Editorial: We need a new approach for developing EPCAL

It’s no secret Riverhead Town’s approach over the last decade to developing the former Grumman site in Calverton has been a monumental failure, even an outright embarrassment. The efforts have been repeatedly thwarted, whether by roadblocks thrown up by the state DEC, the threat of lawsuits by environmentalists or unqualified foreign investors’ being busted for running illegal sex trades (as was the case with the failed Riverhead Resorts hotel project).

So we commend this supervisor and this Town Board for adopting a new strategy when it comes to developing the 2,900-acre property now known as EPCAL. For once, our elected leaders are thinking long-term about bringing jobs and stability to the region, not trying to jump at each big proposal and each big promise to inject huge sums of money into the town’s coffers now.


While it may defy logic to think a new layer of bureaucracy could actually fast-track development proposals at EPCAL, it’s clear the current system of trying to approve these large and complex projects will not do; there are just too many agencies and unanswered questions involved. Matters that should be clear, such as which local government agency should take lead status when it comes to approving projects, have only resulted in fights, threats and silly press conferences.

Legislation is now being considered in Albany that, while not perfect, would establish a road map for real development at EPCAL. It would create an EPCAL revitalization district, with a seven-person commission made up of the five Riverhead Town Board members plus one appointee each by the governor and the county executive, that has final say over project approvals. Two additional non-voting members would likely come from the environmental community.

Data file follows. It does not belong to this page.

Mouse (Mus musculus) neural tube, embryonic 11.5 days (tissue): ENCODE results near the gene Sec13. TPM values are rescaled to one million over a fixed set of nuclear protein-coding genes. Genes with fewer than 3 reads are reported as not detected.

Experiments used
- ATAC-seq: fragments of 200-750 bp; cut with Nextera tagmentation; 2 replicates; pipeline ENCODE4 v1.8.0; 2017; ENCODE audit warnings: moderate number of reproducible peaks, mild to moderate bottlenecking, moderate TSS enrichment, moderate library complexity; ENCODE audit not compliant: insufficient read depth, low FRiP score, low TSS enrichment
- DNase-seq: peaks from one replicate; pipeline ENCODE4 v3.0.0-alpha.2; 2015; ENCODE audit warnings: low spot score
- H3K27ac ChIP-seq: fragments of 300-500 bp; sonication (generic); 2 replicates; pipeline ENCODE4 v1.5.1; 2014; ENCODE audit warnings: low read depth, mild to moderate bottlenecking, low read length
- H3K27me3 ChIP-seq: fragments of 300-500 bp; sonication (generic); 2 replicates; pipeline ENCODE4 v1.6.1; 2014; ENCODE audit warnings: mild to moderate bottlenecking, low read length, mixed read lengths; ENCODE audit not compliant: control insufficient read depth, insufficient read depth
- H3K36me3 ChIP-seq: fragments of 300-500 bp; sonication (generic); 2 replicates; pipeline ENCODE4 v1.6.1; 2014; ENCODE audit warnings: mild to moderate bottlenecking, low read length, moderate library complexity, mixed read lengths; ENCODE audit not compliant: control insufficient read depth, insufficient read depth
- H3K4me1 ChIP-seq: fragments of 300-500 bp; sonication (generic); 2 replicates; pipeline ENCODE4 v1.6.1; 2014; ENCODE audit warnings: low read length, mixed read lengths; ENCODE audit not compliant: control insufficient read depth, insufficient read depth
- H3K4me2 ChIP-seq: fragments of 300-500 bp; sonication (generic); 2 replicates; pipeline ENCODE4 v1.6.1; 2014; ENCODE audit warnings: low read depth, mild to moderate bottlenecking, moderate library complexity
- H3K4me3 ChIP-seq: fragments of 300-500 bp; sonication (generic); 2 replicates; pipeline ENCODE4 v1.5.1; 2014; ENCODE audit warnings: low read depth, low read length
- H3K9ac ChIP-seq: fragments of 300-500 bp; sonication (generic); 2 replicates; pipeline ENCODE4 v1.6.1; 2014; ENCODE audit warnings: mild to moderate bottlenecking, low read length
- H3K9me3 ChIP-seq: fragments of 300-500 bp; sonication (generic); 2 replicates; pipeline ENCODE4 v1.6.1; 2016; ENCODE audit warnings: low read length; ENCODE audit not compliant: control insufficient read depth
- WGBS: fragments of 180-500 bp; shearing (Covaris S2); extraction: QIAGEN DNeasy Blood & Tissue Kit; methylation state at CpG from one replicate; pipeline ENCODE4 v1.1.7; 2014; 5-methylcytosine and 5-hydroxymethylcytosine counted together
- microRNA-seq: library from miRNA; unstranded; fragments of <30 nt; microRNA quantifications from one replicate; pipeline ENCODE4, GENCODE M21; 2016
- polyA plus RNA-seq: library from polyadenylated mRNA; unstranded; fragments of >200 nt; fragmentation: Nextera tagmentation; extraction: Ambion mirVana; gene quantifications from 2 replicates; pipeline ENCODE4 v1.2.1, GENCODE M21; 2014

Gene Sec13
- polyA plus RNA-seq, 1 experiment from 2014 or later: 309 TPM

The Riverhead Town Board voted unanimously last week to support this legislation in Albany. The News-Review supports it as well.
This approach does not come without risk. Instead of simply collecting money from developers who promise to subdivide and add infrastructure to the land themselves, the town may actually have to — gasp! — spend some money on the site.

But as Councilman John Dunleavy said last week, “Sometimes you have to spend money to make money.” The town will be pursuing state and federal grants to obtain at least a portion of the necessary funds. The rest would come from developers, or so is the hope.

Subdividing and improving the land at EPCAL while also ceding some power and authority to the state and county may just prove to be the only approach that will work for the Enterprise Park at Calverton, Long Island’s last huge swath of undeveloped land. This is indeed a project of regional significance.

A bustling enterprise park of this scope could accomplish a great deal of what our elected leaders have campaigned on: attracting and retaining top-notch companies, creating well-paying jobs and keeping our best and brightest here on Long Island and in New York State. Governor Andrew Cuomo and our state senators and assemblymen should recognize this as well and do everything in their power to get this legislation passed during this session, and then support it through the proper funding and attention.